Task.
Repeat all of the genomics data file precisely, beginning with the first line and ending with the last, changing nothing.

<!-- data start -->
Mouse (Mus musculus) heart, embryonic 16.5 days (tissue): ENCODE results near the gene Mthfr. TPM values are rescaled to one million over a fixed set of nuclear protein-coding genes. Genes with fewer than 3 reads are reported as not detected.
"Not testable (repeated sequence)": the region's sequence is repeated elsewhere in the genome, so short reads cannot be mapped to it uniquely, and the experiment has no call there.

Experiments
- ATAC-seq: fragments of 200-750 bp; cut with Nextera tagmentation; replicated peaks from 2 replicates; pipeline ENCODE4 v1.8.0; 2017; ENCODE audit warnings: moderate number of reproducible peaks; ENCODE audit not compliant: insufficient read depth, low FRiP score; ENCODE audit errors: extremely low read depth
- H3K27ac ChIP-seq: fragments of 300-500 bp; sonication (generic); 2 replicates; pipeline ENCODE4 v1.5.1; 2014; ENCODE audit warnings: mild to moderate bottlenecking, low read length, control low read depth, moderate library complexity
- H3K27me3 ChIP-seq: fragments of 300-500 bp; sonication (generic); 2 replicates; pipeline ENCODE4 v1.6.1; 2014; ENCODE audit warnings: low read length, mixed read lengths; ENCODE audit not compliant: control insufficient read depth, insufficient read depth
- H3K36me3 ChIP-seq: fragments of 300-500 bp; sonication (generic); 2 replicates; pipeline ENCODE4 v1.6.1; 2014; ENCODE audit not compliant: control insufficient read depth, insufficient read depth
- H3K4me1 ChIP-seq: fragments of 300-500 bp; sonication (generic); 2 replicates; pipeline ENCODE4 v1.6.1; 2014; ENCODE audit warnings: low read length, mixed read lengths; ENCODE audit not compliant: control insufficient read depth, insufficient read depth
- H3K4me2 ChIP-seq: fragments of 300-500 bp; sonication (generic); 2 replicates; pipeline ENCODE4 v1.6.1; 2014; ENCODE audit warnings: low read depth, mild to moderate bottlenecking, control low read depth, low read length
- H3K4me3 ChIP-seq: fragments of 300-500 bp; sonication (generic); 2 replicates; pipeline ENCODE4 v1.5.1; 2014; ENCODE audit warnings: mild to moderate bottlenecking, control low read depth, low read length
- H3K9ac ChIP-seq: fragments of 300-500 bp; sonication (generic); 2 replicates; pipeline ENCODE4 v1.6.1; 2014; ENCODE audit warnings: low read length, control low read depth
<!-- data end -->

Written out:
Mouse (Mus musculus) heart, embryonic 16.5 days (tissue): ENCODE results near the gene Mthfr. TPM values are rescaled to one million over a fixed set of nuclear protein-coding genes. Genes with fewer than 3 reads are reported as not detected.
"Not testable (repeated sequence)": the region's sequence is repeated elsewhere in the genome, so short reads cannot be mapped to it uniquely, and the experiment has no call there.

Experiments
- ATAC-seq: fragments of 200-750 bp; cut with Nextera tagmentation; replicated peaks from 2 replicates; pipeline ENCODE4 v1.8.0; 2017; ENCODE audit warnings: moderate number of reproducible peaks; ENCODE audit not compliant: insufficient read depth, low FRiP score; ENCODE audit errors: extremely low read depth
- H3K27ac ChIP-seq: fragments of 300-500 bp; sonication (generic); 2 replicates; pipeline ENCODE4 v1.5.1; 2014; ENCODE audit warnings: mild to moderate bottlenecking, low read length, control low read depth, moderate library complexity
- H3K27me3 ChIP-seq: fragments of 300-500 bp; sonication (generic); 2 replicates; pipeline ENCODE4 v1.6.1; 2014; ENCODE audit warnings: low read length, mixed read lengths; ENCODE audit not compliant: control insufficient read depth, insufficient read depth
- H3K36me3 ChIP-seq: fragments of 300-500 bp; sonication (generic); 2 replicates; pipeline ENCODE4 v1.6.1; 2014; ENCODE audit not compliant: control insufficient read depth, insufficient read depth
- H3K4me1 ChIP-seq: fragments of 300-500 bp; sonication (generic); 2 replicates; pipeline ENCODE4 v1.6.1; 2014; ENCODE audit warnings: low read length, mixed read lengths; ENCODE audit not compliant: control insufficient read depth, insufficient read depth
- H3K4me2 ChIP-seq: fragments of 300-500 bp; sonication (generic); 2 replicates; pipeline ENCODE4 v1.6.1; 2014; ENCODE audit warnings: low read depth, mild to moderate bottlenecking, control low read depth, low read length
- H3K4me3 ChIP-seq: fragments of 300-500 bp; sonication (generic); 2 replicates; pipeline ENCODE4 v1.5.1; 2014; ENCODE audit warnings: mild to moderate bottlenecking, control low read depth, low read length
- H3K9ac ChIP-seq: fragments of 300-500 bp; sonication (generic); 2 replicates; pipeline ENCODE4 v1.6.1; 2014; ENCODE audit warnings: low read length, control low read depth